Construction will soon begin on the Garfield Avenue project

While crucial repairs are made below, the waterfront location will be enhanced above


Photo by Submitted

The Garfield Avenue project includes an overlook along the Chippewa River bank, adding more outdoor spaces for people to gather.

Remodeling and repairing Garfield Avenue has been a project in the works since 2008, and at last, the physical renovations will commence this spring.

Mike Rindo, the assistant chancellor for facilities and university relations and the chair of the Garfield Avenue project committee, said the undertaking was part of the 2010/2030 master plan, which serves as a roadmap for campus facility development.

Rindo said the Garfield Avenue project came about after hearing what the future campus infrastructure should look like from numerous constituents.

“People wanted to incorporate the river more meaningfully into campus life,” Rindo said. “What this (project) does is it eliminates the barrier that is currently the city street and creates outdoor spaces where people can gather by the river.”

A number of changes will be made to Garfield Avenue over the next couple of years in order to transform it from a city street to a bicycle and pedestrian thoroughfare. Changes include the reconfiguration of the south end of the footbridge, removing the Putnam parking lot to create an outdoor classroom space, creating an overlook along the Chippewa River and building an amphitheater.

By creating more outdoor gathering spaces, Rindo said the Chippewa River and lower campus will allow people to congregate and experience the beauty of the Chippewa River.

Because Garfield Avenue will be a street solely for pedestrians and bicycles, Rindo said vehicular traffic will only be allowed as far as the Ecumenical Religious Center, except during move-in and move-out of the dormitories. The street will also allow access to emergency and service vehicles.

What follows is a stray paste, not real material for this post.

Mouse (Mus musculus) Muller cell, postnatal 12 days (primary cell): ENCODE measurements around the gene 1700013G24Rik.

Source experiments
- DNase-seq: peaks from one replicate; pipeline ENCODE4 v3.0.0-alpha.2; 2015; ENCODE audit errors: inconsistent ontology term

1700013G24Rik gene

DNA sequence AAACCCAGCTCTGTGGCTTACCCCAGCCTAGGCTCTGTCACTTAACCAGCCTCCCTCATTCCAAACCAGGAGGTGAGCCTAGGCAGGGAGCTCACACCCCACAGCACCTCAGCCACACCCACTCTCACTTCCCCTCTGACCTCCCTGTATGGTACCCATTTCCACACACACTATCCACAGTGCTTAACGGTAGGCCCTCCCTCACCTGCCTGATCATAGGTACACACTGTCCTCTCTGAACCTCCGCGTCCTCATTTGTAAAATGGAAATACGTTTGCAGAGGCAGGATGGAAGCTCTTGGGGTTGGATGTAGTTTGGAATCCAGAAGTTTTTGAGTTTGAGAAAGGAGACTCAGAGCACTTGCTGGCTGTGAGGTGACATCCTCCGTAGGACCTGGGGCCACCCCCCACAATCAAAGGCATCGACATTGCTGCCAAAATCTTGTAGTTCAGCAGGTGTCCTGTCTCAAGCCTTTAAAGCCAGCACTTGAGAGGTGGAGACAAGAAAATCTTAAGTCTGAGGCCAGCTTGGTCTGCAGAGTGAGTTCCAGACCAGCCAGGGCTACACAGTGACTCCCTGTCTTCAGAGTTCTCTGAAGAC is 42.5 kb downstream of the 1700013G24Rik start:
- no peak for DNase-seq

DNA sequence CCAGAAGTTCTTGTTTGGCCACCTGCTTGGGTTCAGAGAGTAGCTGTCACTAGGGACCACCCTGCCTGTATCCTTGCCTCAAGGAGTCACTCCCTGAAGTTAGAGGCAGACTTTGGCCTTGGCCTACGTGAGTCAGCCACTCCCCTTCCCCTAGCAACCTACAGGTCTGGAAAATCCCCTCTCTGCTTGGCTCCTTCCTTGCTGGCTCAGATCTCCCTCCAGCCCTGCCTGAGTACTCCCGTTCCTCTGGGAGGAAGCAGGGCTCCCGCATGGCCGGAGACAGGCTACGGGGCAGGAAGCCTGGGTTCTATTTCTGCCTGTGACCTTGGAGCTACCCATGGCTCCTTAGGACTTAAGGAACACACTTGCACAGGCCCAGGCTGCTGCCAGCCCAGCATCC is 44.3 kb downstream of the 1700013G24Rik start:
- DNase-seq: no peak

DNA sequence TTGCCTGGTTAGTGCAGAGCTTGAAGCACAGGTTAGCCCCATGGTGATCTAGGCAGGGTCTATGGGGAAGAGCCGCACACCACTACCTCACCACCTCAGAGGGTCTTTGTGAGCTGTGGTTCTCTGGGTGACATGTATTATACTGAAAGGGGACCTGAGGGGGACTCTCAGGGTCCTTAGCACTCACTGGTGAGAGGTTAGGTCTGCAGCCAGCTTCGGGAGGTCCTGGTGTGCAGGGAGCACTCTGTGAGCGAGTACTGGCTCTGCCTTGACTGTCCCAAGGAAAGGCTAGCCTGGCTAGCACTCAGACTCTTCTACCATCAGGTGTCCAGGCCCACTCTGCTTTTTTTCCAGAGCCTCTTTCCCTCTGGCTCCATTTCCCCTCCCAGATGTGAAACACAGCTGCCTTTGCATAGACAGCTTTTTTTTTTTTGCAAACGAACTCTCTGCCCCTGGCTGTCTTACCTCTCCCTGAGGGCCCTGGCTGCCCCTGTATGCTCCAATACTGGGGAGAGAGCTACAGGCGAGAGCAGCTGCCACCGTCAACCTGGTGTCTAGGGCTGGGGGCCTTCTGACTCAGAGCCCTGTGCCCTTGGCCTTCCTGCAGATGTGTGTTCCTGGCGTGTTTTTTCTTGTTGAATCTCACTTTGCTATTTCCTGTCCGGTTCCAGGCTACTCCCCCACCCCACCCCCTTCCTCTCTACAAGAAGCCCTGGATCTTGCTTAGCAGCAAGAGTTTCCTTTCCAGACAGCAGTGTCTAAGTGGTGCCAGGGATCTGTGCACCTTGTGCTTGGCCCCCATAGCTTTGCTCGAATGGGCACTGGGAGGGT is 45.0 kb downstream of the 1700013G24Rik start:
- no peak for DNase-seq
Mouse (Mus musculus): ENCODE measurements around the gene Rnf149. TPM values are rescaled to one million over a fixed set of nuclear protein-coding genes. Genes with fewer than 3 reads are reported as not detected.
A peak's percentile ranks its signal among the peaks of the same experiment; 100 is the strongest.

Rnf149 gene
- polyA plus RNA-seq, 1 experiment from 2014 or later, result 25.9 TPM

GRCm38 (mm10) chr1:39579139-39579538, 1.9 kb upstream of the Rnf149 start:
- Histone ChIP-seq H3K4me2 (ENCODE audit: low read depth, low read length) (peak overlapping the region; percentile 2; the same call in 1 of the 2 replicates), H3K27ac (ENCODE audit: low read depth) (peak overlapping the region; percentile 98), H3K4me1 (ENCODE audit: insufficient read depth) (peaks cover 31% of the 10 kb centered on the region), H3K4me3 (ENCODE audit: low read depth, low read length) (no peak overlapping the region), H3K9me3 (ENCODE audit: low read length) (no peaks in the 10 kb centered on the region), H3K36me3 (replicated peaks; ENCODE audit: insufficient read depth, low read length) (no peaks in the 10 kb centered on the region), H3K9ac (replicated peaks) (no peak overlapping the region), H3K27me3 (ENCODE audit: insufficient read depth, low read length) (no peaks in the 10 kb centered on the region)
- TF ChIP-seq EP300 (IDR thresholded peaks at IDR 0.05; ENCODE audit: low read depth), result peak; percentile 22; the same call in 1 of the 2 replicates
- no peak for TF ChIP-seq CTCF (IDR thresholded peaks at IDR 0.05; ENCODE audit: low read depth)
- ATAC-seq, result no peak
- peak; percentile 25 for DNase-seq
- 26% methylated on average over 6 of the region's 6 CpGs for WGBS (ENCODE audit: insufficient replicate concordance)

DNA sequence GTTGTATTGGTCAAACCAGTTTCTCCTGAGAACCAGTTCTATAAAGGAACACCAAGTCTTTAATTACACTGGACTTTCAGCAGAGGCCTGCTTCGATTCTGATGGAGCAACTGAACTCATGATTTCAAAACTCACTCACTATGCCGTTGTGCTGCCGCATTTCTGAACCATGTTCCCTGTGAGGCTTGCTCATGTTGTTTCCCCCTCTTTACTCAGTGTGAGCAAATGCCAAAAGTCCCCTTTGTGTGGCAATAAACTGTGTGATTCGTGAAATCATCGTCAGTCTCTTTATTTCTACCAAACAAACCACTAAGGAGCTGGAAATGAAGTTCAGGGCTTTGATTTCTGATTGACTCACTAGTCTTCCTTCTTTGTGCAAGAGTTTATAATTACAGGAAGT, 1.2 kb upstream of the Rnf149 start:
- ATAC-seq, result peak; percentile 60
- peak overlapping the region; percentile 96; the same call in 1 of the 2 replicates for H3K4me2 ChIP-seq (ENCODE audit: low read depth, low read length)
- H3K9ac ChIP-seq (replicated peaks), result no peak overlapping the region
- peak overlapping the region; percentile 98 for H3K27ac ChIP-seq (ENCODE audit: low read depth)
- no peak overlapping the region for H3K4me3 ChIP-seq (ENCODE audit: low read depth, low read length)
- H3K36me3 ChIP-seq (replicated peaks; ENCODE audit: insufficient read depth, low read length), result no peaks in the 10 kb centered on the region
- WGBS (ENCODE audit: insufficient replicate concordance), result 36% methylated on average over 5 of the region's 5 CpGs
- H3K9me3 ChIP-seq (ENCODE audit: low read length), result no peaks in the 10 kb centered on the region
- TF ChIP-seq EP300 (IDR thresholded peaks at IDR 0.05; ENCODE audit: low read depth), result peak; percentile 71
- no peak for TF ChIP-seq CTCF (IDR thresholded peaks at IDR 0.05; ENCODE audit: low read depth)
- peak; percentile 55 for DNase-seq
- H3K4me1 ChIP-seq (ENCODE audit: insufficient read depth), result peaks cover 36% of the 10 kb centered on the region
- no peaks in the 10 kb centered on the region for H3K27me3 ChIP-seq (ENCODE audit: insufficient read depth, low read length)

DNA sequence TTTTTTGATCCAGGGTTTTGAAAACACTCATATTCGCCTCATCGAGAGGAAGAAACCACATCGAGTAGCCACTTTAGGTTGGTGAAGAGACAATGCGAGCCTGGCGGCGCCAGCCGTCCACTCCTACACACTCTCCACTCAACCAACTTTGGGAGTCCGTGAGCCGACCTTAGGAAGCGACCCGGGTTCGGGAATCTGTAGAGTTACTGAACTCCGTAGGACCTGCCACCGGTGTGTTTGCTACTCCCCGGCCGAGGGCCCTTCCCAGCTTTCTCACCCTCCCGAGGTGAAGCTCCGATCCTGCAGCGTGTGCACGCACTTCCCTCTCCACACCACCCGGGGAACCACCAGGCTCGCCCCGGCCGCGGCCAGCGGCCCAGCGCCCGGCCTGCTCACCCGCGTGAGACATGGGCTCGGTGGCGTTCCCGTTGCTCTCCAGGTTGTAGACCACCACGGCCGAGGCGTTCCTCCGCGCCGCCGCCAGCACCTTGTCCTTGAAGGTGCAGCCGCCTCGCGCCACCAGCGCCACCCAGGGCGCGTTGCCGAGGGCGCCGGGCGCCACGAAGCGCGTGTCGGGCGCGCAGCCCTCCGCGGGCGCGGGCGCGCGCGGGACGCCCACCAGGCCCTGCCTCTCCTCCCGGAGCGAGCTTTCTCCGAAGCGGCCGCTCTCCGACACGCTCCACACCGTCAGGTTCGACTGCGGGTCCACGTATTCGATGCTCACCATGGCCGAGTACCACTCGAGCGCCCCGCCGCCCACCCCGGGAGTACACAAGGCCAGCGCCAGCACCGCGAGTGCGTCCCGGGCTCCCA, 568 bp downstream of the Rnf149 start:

In addition, slight changes will also be made to the hill, Rindo said. The base of the hill will be smoothed out and the slope reduced. A large U-shaped bend will lead to the pedestrian area below, serving as a deterrent for any cyclists going too fast.

With the extensive improvements, some adjustments must be made during construction and after the project is completed. For example, Rindo said transforming the Putnam parking lot into an outdoor classroom will displace 40 parking spots, which will be accommodated in either Towers or Bollinger lot.

The footbridge will be closed for the summers of 2017 and 2018, but it will be open during the academic year. Rindo said construction could be disruptive because it will take two construction seasons, beginning spring 2017 through fall 2018, with access to the sidewalk in front of Putnam and Katherine Thomas halls being limited.

However, Rindo said news about construction will be relayed in an open and timely manner.

“We’ll be communicating with campus on an ongoing basis to make sure people know when the project will start, how it’s progressing, when there’ll be a lot of deep digging going on,” Rindo said. He added heavy equipment would not disrupt students by running late at night or early in the morning.

Although the surface of Garfield Avenue will be renovated extensively, Rindo said the primary function of the project is to replace the aging and failing utilities below Garfield Avenue, which will comprise about 75 percent of the project’s budget.

Rindo said some of the changes include replacing the sanitary sewers and steam lines to reduce heat loss, which will also work toward creating a more sustainable campus.

The project will also utilize hardscape materials, Rindo said, to allow water to penetrate the ground. By using this material and a biofiltration system, contamination will be reduced by filtering for stormwater runoff.

Rindo said 213 trees will be planted in addition to the 100 trees which are part of the Centennial tree project.

With all the planned changes, the total budget came to $12.4 million as enumerated in the 2013-15 state budget. Rindo said the cost will be split nearly halfway between general purpose revenue bonds — which are supported by tax dollars taken in by the state of Wisconsin — and program revenue supported borrowing, which is student fee-based.

Junior political science student Katy McGarry, who is serving as Student Senate chief of staff and student representative on the Garfield Avenue project committee, said although there will be some inconveniences moving forward, nothing will be too inhibiting, especially considering the end product.

“With these gathering areas, there will be more opportunity for large events to take place outside on our campus which will be beneficial to students,” McGarry said. “I think that it will define the next stage of this campus and really highlight why they call it ‘Wisconsin’s most beautiful campus.’”

Substantial completion of the Garfield Avenue project is projected for October 2018. To learn more about the planned renovations, visit the project’s website.